For Jenny Bentley it was a race with good vibes…man. It was tougher than expected as she wasn’t prepared for the hill. However, she still managed a 10k PB of 1h02m58s. It was good to see so much Sidmouth Running Club camaraderie on the course from the Marshalls and runners.
Cheryl Boulton enjoyed getting into her stride in the warm Autumn air along The Byes. She found the hills were killers, but as determined as she is she dug deep. She found herself passing many others who had given way to the need to walk up. What is Cheryl’s secret to this uphill running? Jelly Babies or Chocolate? Answer on the back page.
Well done to Gail Goldsmith who took the 1st place in the F70 category and Colin Flood who came 2nd in the M70. Emma Grainger got off to a slower start than she wanted as the scrummage into The Byes took time to disperse. But once it did, she attacked the race with vigour only slowing for the Jelly Babies… the hills… and the stones on the promenade.
Young Rockey Tristan Chips, who only joined SRC at the start of this year as a beginner exceeded all his own expectations. Tristan has really done himself proud this year, going from a non-runner to 10k personal best time breaker in under a year. He crossed the line taking 1st in his age category. Julia Haddrell enjoyed the first 5k but the second climb nearly finished her off, however not wanting to be be defeated while wearing the MG colours, she carried on and was very relieved to finish. Julia thanks Tim Mitchell for all the 10k training. To celebrate her Birthday, Sarah Browne decided there is no better way than taking part in a 10k race completing the route in just over an hour on the clock. It was great to see our Alphabet Parkrun collector, David Skinner taking part with Dee Lawrence not far behind him. Then not far behind Dee was Terry Bewes, who was certainly not least, but defiantly last runner and volunteer race sweeper.
Thanks go Dukes for sponsoring the event and also to the 12 SRC Members who all did a fantastic job of Marshalling all around the course and it was very much noted that the club camaraderie and support was superb. This event had a lot of positive feed back from the competitors with many recommending it as a race they would like to do again.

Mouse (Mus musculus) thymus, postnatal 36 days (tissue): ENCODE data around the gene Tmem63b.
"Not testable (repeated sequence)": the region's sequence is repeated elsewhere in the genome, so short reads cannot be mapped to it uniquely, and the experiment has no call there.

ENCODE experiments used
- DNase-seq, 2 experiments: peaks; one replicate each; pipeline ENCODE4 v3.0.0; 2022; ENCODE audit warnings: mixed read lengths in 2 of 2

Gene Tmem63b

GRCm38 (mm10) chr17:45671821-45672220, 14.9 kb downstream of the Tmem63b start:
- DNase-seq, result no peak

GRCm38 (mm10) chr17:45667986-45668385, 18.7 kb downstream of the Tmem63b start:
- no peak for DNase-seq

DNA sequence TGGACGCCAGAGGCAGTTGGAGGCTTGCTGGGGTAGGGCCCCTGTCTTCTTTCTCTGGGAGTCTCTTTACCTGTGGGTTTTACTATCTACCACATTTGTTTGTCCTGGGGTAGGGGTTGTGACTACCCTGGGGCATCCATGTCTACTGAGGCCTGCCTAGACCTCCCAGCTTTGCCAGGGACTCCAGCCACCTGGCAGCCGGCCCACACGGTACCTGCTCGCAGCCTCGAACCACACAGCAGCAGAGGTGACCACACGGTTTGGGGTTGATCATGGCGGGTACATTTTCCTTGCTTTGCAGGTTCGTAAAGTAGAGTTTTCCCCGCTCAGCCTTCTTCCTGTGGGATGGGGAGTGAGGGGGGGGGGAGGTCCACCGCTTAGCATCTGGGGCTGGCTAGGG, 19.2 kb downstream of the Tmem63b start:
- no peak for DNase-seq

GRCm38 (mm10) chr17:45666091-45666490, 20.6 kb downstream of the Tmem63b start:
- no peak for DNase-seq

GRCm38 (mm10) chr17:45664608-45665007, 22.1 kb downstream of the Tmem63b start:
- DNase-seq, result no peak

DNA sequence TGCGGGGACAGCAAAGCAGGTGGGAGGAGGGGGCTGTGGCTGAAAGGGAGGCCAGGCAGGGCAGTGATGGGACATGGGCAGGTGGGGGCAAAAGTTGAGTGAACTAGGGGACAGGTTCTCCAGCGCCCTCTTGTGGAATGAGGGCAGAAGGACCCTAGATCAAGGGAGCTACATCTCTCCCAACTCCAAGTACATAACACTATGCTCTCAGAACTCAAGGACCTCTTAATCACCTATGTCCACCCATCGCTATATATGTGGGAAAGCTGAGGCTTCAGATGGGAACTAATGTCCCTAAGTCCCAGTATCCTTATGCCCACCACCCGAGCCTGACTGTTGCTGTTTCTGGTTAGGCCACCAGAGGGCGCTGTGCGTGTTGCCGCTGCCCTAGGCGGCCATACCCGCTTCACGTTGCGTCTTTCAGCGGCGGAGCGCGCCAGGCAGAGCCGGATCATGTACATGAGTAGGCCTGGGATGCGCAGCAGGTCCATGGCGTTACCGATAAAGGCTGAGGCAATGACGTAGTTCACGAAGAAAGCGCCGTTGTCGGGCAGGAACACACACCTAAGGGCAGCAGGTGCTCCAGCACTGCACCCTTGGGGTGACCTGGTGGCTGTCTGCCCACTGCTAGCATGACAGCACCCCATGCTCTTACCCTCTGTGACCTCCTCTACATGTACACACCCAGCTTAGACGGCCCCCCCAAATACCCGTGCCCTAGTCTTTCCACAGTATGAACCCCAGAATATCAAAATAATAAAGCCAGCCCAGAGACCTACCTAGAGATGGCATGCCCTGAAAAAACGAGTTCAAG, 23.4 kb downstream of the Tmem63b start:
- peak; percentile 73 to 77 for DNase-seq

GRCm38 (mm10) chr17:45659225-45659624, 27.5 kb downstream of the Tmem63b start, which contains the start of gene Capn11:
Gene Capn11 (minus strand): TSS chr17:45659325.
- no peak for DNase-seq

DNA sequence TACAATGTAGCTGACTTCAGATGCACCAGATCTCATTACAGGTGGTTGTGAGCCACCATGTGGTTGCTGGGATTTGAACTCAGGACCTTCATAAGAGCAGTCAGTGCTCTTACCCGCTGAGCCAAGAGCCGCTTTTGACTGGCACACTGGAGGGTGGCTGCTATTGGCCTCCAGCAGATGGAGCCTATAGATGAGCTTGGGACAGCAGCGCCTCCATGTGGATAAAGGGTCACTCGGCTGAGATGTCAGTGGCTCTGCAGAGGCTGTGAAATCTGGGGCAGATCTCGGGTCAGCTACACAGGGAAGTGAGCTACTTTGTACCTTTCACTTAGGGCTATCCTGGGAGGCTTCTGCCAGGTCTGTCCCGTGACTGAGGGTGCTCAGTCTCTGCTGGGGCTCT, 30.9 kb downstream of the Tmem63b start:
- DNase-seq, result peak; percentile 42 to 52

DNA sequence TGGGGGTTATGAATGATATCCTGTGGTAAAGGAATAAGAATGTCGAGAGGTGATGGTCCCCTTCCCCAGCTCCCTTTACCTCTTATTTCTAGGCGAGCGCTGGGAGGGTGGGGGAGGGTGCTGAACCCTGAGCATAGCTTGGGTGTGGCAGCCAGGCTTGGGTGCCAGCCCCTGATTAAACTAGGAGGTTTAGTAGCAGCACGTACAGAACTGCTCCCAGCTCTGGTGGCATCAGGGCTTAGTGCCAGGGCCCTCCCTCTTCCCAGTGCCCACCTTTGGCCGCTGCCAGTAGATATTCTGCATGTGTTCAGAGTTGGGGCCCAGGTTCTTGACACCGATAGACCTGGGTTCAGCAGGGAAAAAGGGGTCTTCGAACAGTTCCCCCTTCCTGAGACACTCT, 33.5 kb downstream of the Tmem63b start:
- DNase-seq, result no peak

As a club, SRC had the biggest team turnout which meant the team prize was already in the bag.
1st MG to finish was Justin Ashby 39m05s, 3rd over all and 1st in category M40. Antony Hall 40m22s, 4th over all and 2nd in cat M40. Alex Munroe 30th in 42m53s. Shaun Bagwell 14th in 45m46s quickly followed by Tim Mitchell, 15th in 45m57s. Greg Ward 33 in 49m30s. First MG lady to cross the line was Molly Vasanthakumar, 34th in 49m32s. Stuart Coles 37th in 49m35s. David King came 44th in 50m18s. Tim Swarbrick 66th in 52m59s with Naomi Garrick shortly after in 72nd place in 53m18s and Rob Edwards 81st in 54m01s. Christine Farnham 84th in 54m03s and Sarah Clapham 94th, 55m03s. In 97th place was Becky McDonald 55m32s and Tim Clay 99th, 55m35s. Karen Farnham 101st in 55m44s with Hugh Jenkins 102nd. Kat Hall 104th, 56m01s. Sue Coleman 112th, 56m31s and in 117th was Carolyn Sinclair in 56m51s. Then came Catherine Cruise, 130th in 57m42s and Thomas Sinclair in 57m46s taking 131st place. In 136th was Derek Blackburn 58m27s with Shaun Tipton in 141st in 58m37s and Paula Farrand 150th in 59m08s. Sian Jones 59m14s, 153rd. Kerry Salter 157th in 1h00m10s. Susan Reeve 162nd. Cheryl Boulton 163rd. Jasmine Reeves 164th. Sarah Browne 172nd in 1h01m29s. Zsa Zsa Croft 179th. Gail Goldsmith 1h02m40s in188th place taking first in F70 category and Colin Flood picked up 189th over all, 2nd in M70 with a time of 1h02m49s. Jennifer Bentley 191st and Jodie Hawkins 197th. Helen Palmer 1h003m45s in 202nd place. Charles Sinclair 221st. Nikita Kay 225th. Kyle Baker 226th. Jennifer Bentley 230th. Allen Kay 232nd. Rachael Burrow 235th. Jason Chipps 237th. Emma Grainger 243rd. Christie Ward 253rd and John Sharples 254th in 1h09m42s. Natasha Morgan 274th. Tristan Chipps 1st in the U20 category. Helen Wyatt 294th. David Skinner 304th. Dee Lawence 310th. Terry Bewes last runner.

Parkrun Update 19/10/2019


Sidmouth Running Club
Parkrun Update 19/10/2019

Once again, our dedicated Park Runners were out in force at various events around the country. David Skinner was in Newcastle under Lyme attending the Wammy Parkrun. This was originally an industrial site in the 18th and 19th centuries and the run is an out and back on the route of what was an industrial railway. The course gets it name from a huge 32-ton hammer at the old iron works that made such a noise (wham wham) that the name stuck. David’s time 32:18
Ann Cole travelled to Winchester and returned a PB of 35:02.
Nearer home Beccy Johnson 39:08 and daughter Isla 39:07 went to Killerton. Our only runner at Seaton was Sarah Powell returning a time of 35:06. The majority journeyed to Exmouth and by the number of PB’s was a good choice.
Sam Ingram PB 21:41, Steve Saunders PB 23.46,
John Sharples 25:13, Sarah Clapham 26:09,
Sarah Browne PB 28:02, Nikita Kay PB 29:03,
Alexa Baker PB 33:43, Lesley Miszewska 34:57

Haldon Night Race 10km

Sidmouth Running 19/10/2019
Haldon Night Race 10km